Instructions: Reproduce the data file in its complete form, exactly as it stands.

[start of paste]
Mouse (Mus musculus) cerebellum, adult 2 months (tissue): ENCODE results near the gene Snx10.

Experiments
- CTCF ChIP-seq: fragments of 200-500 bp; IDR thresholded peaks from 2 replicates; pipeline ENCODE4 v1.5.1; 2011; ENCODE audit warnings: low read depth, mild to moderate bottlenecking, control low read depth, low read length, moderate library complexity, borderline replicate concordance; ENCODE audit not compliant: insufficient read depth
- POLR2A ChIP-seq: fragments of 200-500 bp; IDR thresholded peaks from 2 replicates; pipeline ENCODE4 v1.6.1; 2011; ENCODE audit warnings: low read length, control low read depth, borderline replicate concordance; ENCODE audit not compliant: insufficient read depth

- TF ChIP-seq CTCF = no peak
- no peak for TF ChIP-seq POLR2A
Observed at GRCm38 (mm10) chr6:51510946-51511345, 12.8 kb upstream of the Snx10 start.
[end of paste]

Mouse (Mus musculus) cerebellum, adult 2 months (tissue): ENCODE results near the gene Snx10.

Experiments
- CTCF ChIP-seq: fragments of 200-500 bp; IDR thresholded peaks from 2 replicates; pipeline ENCODE4 v1.5.1; 2011; ENCODE audit warnings: low read depth, mild to moderate bottlenecking, control low read depth, low read length, moderate library complexity, borderline replicate concordance; ENCODE audit not compliant: insufficient read depth
- POLR2A ChIP-seq: fragments of 200-500 bp; IDR thresholded peaks from 2 replicates; pipeline ENCODE4 v1.6.1; 2011; ENCODE audit warnings: low read length, control low read depth, borderline replicate concordance; ENCODE audit not compliant: insufficient read depth

- TF ChIP-seq CTCF = no peak
- no peak for TF ChIP-seq POLR2A
Observed at GRCm38 (mm10) chr6:51510946-51511345, 12.8 kb upstream of the Snx10 start.